Making Norms to Tackle Global Challenges

The Role of Intergovernmental Organisations

Adriana Nilsson

    Research output: Contribution to journalJournal articleResearchpeer-review

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    Abstract

    This paper argues that Intergovernmental Organisations (IGOs) can play a significant role in the processes of system transformation required by Grand Challenges. The reason is their potential to influence socio-technical regimes connected to policy areas in which they have authority. Supported by mandates, moral standing and technical expertise, IGOs act in two ways: operating with high level of political support, these organisations guide priority setting and norm development through the definition of collective problems and solutions, including STI aspects, establishing a shared vision; involving public and private actors, IGOs implement and protect novel practices that reinforce the new norms, from legally binding agreements to the creation of new spaces for international collaboration. These processes are examined here in the field of global health, where outside pressure directed at the intellectual property rules in connection to access to medicines prompted the WHO to define the health challenge as a need to stimulate innovation and ensure wide access to technology at the same time. Two of the solutions implemented by IGOs to achieve both goals are analysed: the Medicines Patent Pool, designed by UNITAID to fulfil access and innovation needs in relation to HIV/AIDS drugs, and WIPO Re:Search, set up by WIPO to support collaboration and accelerate discovery and product development for Neglected Tropical Diseases, Malaria and Tuberculosis.
    Original languageEnglish
    JournalResearch Policy
    Volume46
    Issue number1
    Pages (from-to)171-181
    Number of pages11
    ISSN0048-7333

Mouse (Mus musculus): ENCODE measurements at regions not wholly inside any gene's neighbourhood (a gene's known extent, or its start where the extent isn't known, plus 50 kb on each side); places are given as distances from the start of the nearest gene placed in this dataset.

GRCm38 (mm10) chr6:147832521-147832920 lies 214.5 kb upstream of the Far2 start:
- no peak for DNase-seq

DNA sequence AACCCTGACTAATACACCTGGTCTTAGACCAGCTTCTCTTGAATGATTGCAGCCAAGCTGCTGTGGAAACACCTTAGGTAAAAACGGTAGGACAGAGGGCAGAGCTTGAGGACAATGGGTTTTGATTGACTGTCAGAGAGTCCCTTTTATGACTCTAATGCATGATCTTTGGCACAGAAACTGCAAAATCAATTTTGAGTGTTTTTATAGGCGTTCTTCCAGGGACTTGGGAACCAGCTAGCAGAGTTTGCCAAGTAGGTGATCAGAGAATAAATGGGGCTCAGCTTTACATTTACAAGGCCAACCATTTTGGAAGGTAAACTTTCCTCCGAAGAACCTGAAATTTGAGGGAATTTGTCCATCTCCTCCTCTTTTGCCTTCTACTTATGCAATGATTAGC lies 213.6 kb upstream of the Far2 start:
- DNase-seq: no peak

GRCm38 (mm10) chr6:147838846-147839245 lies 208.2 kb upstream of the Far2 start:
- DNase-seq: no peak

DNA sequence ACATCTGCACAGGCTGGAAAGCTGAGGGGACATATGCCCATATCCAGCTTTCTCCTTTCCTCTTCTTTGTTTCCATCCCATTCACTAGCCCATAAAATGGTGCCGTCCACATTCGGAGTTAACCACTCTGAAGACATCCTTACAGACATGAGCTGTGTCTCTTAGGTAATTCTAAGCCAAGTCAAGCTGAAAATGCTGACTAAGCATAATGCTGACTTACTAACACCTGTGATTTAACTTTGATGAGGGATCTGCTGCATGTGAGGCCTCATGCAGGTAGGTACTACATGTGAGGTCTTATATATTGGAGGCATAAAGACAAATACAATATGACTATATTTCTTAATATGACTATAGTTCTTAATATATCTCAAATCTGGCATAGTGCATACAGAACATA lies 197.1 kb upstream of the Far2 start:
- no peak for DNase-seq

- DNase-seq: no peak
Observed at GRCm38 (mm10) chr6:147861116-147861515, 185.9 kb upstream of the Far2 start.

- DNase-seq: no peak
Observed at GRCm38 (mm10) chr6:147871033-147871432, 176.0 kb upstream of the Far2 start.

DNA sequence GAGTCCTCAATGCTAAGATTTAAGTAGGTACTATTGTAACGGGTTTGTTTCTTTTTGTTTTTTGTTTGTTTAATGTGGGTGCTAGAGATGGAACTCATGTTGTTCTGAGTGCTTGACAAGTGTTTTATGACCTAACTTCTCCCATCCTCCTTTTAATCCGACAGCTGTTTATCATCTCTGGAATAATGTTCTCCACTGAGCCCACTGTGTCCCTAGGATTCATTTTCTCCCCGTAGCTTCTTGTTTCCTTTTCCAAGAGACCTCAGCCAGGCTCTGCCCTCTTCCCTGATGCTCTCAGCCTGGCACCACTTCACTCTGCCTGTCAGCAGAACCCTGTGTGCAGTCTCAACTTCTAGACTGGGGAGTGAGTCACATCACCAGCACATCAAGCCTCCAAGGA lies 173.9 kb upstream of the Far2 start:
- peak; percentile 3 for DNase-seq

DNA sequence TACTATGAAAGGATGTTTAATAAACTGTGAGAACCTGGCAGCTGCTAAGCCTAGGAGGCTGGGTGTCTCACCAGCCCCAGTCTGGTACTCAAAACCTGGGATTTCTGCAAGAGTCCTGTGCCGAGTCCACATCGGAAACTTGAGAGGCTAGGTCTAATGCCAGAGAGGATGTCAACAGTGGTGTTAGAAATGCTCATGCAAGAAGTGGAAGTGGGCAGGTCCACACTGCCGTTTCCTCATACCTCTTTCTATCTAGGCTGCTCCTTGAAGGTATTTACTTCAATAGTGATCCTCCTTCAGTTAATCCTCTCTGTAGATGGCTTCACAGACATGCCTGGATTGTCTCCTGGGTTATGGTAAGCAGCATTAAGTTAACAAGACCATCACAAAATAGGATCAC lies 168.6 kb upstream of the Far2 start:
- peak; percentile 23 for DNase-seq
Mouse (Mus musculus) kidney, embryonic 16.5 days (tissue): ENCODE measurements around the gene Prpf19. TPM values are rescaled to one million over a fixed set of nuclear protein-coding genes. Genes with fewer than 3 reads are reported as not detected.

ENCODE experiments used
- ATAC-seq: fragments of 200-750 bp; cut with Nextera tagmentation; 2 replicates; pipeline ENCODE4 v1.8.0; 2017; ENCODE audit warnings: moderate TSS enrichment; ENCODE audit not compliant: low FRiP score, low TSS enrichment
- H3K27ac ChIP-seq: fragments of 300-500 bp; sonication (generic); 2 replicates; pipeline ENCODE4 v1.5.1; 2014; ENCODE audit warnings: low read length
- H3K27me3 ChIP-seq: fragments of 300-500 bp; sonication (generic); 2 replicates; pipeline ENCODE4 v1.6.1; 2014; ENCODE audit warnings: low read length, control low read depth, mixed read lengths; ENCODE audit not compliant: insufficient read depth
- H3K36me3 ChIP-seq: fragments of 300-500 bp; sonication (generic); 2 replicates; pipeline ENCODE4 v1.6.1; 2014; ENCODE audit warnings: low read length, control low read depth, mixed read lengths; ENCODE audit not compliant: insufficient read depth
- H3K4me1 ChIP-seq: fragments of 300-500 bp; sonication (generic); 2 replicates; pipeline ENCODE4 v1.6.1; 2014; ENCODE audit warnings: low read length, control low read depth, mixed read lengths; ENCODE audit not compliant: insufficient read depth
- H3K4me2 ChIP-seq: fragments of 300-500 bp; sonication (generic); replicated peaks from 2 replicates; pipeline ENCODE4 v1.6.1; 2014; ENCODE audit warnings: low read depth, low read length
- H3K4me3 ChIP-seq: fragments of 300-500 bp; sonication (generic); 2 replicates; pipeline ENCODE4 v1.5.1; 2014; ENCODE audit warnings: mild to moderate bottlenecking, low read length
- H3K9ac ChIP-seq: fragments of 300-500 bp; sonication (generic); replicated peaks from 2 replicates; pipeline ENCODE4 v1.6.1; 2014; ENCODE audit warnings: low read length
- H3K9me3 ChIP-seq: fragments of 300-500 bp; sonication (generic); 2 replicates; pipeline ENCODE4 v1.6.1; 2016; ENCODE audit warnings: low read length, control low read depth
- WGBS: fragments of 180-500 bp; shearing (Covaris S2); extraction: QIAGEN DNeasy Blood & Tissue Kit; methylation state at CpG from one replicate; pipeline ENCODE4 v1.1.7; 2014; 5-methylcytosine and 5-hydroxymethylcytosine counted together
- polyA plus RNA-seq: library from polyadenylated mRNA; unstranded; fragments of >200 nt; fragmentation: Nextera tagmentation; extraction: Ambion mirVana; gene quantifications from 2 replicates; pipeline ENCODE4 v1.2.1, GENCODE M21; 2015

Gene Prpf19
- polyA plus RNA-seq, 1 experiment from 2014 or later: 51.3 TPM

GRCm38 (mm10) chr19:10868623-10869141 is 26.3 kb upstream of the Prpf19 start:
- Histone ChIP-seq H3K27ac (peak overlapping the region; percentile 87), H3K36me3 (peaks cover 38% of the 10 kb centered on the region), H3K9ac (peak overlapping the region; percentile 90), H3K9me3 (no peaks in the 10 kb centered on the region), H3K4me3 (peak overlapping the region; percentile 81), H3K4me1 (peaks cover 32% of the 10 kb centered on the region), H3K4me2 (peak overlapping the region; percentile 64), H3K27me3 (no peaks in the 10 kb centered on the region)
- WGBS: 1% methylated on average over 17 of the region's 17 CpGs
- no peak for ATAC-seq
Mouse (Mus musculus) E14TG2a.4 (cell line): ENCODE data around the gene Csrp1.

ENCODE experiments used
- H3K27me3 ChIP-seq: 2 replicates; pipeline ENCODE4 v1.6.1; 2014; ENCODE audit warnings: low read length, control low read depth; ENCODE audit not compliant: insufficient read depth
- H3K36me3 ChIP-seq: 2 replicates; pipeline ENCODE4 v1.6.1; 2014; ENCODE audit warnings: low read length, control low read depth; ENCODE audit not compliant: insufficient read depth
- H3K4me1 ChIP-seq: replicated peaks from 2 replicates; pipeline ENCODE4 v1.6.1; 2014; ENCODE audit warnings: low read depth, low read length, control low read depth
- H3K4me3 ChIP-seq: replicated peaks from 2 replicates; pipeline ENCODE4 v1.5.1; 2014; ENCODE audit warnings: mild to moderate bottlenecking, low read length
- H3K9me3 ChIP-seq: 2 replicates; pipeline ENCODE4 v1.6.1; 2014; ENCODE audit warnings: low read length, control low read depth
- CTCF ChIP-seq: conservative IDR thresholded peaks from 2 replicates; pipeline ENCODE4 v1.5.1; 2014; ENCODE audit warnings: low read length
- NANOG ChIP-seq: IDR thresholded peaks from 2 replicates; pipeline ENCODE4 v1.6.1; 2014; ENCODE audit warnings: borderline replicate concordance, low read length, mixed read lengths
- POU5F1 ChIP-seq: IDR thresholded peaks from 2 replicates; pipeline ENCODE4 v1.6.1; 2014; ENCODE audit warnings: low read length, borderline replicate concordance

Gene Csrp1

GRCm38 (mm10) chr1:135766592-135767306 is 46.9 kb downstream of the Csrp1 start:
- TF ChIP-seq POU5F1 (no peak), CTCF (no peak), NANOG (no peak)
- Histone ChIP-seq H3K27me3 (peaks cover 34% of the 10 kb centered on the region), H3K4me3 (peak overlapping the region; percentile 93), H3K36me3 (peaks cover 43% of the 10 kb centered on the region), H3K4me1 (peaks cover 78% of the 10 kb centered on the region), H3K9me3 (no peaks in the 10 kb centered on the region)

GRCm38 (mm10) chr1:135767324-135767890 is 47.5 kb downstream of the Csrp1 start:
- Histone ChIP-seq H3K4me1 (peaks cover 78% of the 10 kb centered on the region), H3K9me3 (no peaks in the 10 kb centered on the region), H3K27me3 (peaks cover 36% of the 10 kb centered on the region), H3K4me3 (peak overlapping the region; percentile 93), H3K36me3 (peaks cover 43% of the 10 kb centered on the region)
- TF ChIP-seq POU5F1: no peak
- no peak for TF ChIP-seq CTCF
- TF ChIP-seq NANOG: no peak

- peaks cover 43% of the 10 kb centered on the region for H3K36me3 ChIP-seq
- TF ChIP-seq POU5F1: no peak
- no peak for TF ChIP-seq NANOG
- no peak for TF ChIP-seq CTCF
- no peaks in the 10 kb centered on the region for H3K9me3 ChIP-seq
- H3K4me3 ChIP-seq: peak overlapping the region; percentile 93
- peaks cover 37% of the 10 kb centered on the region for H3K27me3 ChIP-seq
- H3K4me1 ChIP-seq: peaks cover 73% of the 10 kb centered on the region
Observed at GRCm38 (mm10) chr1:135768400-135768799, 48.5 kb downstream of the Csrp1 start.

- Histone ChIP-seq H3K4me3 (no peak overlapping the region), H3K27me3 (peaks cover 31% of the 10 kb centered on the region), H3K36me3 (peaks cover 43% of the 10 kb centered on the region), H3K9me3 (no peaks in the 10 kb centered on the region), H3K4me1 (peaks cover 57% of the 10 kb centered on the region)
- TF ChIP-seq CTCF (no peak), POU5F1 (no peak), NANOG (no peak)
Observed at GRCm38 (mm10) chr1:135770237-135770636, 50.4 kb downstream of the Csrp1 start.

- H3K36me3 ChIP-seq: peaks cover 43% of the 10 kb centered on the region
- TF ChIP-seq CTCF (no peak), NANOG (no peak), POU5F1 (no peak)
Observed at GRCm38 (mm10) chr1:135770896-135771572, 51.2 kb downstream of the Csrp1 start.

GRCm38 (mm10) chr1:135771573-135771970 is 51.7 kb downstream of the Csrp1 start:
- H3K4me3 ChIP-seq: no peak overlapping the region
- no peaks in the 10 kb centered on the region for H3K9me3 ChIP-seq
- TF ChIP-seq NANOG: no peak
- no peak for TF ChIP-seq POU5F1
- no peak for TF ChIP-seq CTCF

DOIs
    Publication statusPublished - Feb 2017

    Keywords

    • Innovation
    • Grand challenges
    • Intergovernmental organisations
    • Global health
    • Patent pools

    Cite this

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    abstract = "This paper argues that Intergovernmental Organisations (IGOs) can play a significant role in the processes of system transformation required by Grand Challenges. The reason is their potential to influence socio-technical regimes connected to policy areas in which they have authority. Supported by mandates, moral standing and technical expertise, IGOs act in two ways: operating with high level of political support, these organisations guide priority setting and norm development through the definition of collective problems and solutions, including STI aspects, establishing a shared vision; involving public and private actors, IGOs implement and protect novel practices that reinforce the new norms, from legally binding agreements to the creation of new spaces for international collaboration. These processes are examined here in the field of global health, where outside pressure directed at the intellectual property rules in connection to access to medicines prompted the WHO to define the health challenge as a need to stimulate innovation and ensure wide access to technology at the same time. Two of the solutions implemented by IGOs to achieve both goals are analysed: the Medicines Patent Pool, designed by UNITAID to fulfil access and innovation needs in relation to HIV/AIDS drugs, and WIPO Re:Search, set up by WIPO to support collaboration and accelerate discovery and product development for Neglected Tropical Diseases, Malaria and Tuberculosis.",
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    Making Norms to Tackle Global Challenges : The Role of Intergovernmental Organisations. / Nilsson, Adriana.

    In: Research Policy, Vol. 46, No. 1, 02.2017, p. 171-181.

    Research output: Contribution to journalJournal articleResearchpeer-review

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